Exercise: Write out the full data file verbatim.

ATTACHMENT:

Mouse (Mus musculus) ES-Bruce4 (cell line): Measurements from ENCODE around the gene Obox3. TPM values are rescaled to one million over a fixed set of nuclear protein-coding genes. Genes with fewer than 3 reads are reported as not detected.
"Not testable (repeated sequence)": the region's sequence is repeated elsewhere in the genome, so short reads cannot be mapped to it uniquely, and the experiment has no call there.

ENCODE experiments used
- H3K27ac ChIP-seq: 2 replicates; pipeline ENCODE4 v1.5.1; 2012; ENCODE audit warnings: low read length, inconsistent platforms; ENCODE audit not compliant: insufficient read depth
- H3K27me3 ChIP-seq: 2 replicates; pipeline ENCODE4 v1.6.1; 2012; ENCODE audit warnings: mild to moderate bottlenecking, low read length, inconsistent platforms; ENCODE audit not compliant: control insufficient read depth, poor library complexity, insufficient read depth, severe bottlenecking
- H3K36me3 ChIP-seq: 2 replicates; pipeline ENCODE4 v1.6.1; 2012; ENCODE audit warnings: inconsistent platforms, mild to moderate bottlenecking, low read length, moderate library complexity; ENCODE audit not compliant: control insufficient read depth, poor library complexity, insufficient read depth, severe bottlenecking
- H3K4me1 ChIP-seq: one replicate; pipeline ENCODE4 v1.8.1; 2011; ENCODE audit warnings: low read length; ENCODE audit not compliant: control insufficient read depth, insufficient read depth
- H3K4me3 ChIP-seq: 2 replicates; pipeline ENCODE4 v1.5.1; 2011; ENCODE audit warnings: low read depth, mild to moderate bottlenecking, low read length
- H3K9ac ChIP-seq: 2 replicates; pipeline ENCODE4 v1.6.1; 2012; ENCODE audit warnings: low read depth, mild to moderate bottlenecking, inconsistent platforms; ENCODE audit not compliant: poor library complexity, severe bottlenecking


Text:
Mouse (Mus musculus) ES-Bruce4 (cell line): Measurements from ENCODE around the gene Obox3. TPM values are rescaled to one million over a fixed set of nuclear protein-coding genes. Genes with fewer than 3 reads are reported as not detected.
"Not testable (repeated sequence)": the region's sequence is repeated elsewhere in the genome, so short reads cannot be mapped to it uniquely, and the experiment has no call there.

ENCODE experiments used
- H3K27ac ChIP-seq: 2 replicates; pipeline ENCODE4 v1.5.1; 2012; ENCODE audit warnings: low read length, inconsistent platforms; ENCODE audit not compliant: insufficient read depth
- H3K27me3 ChIP-seq: 2 replicates; pipeline ENCODE4 v1.6.1; 2012; ENCODE audit warnings: mild to moderate bottlenecking, low read length, inconsistent platforms; ENCODE audit not compliant: control insufficient read depth, poor library complexity, insufficient read depth, severe bottlenecking
- H3K36me3 ChIP-seq: 2 replicates; pipeline ENCODE4 v1.6.1; 2012; ENCODE audit warnings: inconsistent platforms, mild to moderate bottlenecking, low read length, moderate library complexity; ENCODE audit not compliant: control insufficient read depth, poor library complexity, insufficient read depth, severe bottlenecking
- H3K4me1 ChIP-seq: one replicate; pipeline ENCODE4 v1.8.1; 2011; ENCODE audit warnings: low read length; ENCODE audit not compliant: control insufficient read depth, insufficient read depth
- H3K4me3 ChIP-seq: 2 replicates; pipeline ENCODE4 v1.5.1; 2011; ENCODE audit warnings: low read depth, mild to moderate bottlenecking, low read length
- H3K9ac ChIP-seq: 2 replicates; pipeline ENCODE4 v1.6.1; 2012; ENCODE audit warnings: low read depth, mild to moderate bottlenecking, inconsistent platforms; ENCODE audit not compliant: poor library complexity, severe bottlenecking